The indentation is purely aesthetic; aside from whitespace required by the
grammar to separate tokens, the
wat2wasm compiler ignores extra
whitespace. This lets us choose, for the most part, where we want to add
indentation, new lines, and other whitespace in order to visually separate code
to make it easier to read.
We can then go on to convert the remaining operations into S-expression form as
well. One particularly interesting transformation is of the
which saves a lowercased letter to memory. The section of code we started with
get_local $idx get_local $char i32.const 32 i32.add i32.store8
$idx contains the address of memory at which to store the value, and
the value itself is the sum of
32. The lexical distance between
$idx and the
store command is a bit odd, the result of an (instructional)
optimization step we took in the previous article paired with the need for
$idx to be pushed to the stack first because it is the first operand to the
With S-expressions, this code may be re-written as
(i32.store8 (get_local $idx) (; value to store ;))
where the value to store is itself
(i32.add (get_local $char) (i32.const 32))
Altogether, adding some whitespace for readability, the code may appear as
(i32.store8 (get_local $idx) (i32.add (get_local $char) (i32.const 32)))
This is much more clear; lexically, the first operand to the
follows it immediately, and, read left-to-right, the entire phrase says, “store
$idx the sum of
Considering all of the types of transformations discussed, one possible representation of the function appears as:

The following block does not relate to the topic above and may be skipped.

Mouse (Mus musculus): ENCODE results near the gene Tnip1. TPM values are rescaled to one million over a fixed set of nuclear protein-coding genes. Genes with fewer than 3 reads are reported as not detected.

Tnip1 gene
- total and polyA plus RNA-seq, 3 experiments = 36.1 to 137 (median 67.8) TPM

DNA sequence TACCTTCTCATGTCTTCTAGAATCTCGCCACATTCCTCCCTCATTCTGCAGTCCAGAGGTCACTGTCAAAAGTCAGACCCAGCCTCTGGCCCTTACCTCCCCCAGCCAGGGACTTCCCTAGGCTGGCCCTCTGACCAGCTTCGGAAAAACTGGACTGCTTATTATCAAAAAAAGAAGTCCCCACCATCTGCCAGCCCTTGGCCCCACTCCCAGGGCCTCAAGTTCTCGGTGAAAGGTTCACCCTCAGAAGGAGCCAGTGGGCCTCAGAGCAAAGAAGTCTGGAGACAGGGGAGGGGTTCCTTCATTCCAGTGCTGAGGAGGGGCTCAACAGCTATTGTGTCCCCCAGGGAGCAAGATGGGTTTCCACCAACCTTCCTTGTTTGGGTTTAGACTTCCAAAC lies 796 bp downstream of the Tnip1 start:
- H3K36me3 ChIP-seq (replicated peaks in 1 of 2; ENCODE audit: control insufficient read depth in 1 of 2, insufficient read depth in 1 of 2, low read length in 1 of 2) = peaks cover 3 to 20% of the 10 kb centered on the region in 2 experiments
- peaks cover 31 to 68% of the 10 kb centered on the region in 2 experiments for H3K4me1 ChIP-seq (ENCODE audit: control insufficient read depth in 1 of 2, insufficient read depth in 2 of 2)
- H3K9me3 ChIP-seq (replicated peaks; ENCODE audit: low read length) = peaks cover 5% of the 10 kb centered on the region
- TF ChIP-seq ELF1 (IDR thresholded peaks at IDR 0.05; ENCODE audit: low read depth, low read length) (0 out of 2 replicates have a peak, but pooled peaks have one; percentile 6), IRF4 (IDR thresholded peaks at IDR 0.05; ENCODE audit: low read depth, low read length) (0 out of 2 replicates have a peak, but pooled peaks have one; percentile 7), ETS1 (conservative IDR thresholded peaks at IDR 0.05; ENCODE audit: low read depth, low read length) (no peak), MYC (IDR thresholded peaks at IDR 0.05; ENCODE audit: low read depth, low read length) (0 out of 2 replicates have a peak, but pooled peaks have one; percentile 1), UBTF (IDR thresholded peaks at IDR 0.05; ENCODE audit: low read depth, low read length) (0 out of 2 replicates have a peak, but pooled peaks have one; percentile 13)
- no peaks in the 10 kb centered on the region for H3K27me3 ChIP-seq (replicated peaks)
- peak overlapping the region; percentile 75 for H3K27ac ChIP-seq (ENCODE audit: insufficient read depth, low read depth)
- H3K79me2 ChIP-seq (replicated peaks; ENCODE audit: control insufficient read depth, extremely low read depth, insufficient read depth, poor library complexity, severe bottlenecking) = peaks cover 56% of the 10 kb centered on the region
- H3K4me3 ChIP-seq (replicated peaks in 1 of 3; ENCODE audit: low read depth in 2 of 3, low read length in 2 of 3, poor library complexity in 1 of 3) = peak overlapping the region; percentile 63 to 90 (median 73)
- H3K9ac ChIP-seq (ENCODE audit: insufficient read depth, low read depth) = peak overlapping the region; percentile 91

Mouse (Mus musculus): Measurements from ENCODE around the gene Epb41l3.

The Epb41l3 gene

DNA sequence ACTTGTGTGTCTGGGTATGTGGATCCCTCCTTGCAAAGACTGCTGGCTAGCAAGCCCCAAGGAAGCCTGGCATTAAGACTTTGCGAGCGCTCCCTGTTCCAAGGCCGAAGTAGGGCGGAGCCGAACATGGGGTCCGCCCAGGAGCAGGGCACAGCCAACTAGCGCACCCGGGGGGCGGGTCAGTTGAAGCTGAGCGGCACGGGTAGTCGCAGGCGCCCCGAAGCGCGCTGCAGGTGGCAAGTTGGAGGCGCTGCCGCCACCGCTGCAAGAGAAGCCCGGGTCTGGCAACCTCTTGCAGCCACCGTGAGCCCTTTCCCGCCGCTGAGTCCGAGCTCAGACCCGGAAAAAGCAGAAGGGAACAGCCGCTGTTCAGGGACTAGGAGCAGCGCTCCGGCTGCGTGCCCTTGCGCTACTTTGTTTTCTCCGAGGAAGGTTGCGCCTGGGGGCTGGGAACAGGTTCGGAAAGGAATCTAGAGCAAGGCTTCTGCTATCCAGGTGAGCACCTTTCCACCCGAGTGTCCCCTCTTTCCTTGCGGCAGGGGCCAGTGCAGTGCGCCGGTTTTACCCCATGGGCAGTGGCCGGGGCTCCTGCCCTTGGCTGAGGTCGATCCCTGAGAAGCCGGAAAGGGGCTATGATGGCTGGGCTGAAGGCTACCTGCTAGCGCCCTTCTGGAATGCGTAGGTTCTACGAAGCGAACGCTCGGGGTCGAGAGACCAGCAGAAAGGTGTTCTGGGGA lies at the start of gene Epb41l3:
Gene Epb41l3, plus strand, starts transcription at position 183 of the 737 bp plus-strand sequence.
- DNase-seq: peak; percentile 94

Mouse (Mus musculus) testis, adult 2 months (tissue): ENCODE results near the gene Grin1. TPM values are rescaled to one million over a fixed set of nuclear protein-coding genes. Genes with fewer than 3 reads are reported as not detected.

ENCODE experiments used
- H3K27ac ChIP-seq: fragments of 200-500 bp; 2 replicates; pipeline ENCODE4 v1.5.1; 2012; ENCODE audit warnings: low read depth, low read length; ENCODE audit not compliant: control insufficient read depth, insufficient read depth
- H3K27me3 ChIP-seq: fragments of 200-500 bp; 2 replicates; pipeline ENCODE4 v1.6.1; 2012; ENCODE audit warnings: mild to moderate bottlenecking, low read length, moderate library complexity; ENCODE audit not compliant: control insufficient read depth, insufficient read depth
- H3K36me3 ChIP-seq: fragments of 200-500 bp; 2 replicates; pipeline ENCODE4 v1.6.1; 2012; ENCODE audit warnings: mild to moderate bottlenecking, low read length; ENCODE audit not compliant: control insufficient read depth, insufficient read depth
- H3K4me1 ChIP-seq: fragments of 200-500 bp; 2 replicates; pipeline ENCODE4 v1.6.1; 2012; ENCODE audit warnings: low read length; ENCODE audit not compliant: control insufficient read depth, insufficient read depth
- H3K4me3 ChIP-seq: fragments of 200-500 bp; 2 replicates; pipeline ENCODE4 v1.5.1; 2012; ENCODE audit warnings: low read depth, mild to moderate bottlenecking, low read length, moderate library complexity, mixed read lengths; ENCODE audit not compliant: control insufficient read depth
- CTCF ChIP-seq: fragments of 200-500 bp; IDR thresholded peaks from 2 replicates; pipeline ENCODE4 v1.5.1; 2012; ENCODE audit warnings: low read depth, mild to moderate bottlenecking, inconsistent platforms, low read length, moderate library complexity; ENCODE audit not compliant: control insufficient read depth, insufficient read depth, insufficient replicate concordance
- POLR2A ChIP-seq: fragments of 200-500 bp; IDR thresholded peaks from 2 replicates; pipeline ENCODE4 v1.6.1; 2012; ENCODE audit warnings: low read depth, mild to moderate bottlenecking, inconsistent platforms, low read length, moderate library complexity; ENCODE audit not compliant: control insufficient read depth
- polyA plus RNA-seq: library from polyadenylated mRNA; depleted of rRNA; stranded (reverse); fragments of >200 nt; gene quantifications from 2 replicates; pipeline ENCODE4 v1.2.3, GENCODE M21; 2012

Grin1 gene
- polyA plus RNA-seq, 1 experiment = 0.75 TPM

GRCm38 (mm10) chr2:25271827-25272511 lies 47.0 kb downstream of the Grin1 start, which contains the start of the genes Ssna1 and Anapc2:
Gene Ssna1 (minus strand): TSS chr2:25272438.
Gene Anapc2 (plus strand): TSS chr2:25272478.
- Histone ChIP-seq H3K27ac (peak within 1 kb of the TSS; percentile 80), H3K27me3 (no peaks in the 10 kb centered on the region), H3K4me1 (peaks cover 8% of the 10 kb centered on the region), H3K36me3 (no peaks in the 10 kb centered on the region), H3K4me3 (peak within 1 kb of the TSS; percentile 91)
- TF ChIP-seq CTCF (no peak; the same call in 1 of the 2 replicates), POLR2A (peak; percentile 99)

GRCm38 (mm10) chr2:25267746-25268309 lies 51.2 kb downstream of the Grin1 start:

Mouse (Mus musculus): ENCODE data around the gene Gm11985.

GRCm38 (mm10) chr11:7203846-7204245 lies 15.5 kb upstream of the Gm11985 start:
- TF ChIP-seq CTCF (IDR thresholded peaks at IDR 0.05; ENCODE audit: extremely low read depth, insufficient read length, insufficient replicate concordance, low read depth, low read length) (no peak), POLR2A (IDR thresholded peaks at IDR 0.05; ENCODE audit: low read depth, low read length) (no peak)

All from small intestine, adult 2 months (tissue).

(func $lowercase (local $idx i32) ;; current memory index (local $char i32) ;; current character (loop $processChar (tee_local $char (i32.load8_u (get_local $idx))) (if (i32.eq (i32.const 0)) ;; compares against teed $char (then return)) (if (i32.ge_u (get_local $char) (i32.const 65)) (then (if (i32.le_u (get_local $char) (i32.const 90)) (then (i32.store8 (get_local $idx) (i32.add (get_local $char) (i32.const 32))))))) (set_local $idx (i32.add (get_local $idx) (i32.const 1))) br $processChar) )
The function body now has only 20 lines, compared to the original source’s 36.
It is worth reiterating that all of the changes to the program are purely syntactical; the code above contains the exact same instructions in the same order as were present in the beginning without S-expressions. In fact, compiling the two sources will produce exactly the same bytecode bit for bit.
Thus the choice to write any given piece of WAT source with or without S-expressions is a decision to base on merits of human readability and comprehension, and is – to some degree, as always – a matter of personal taste.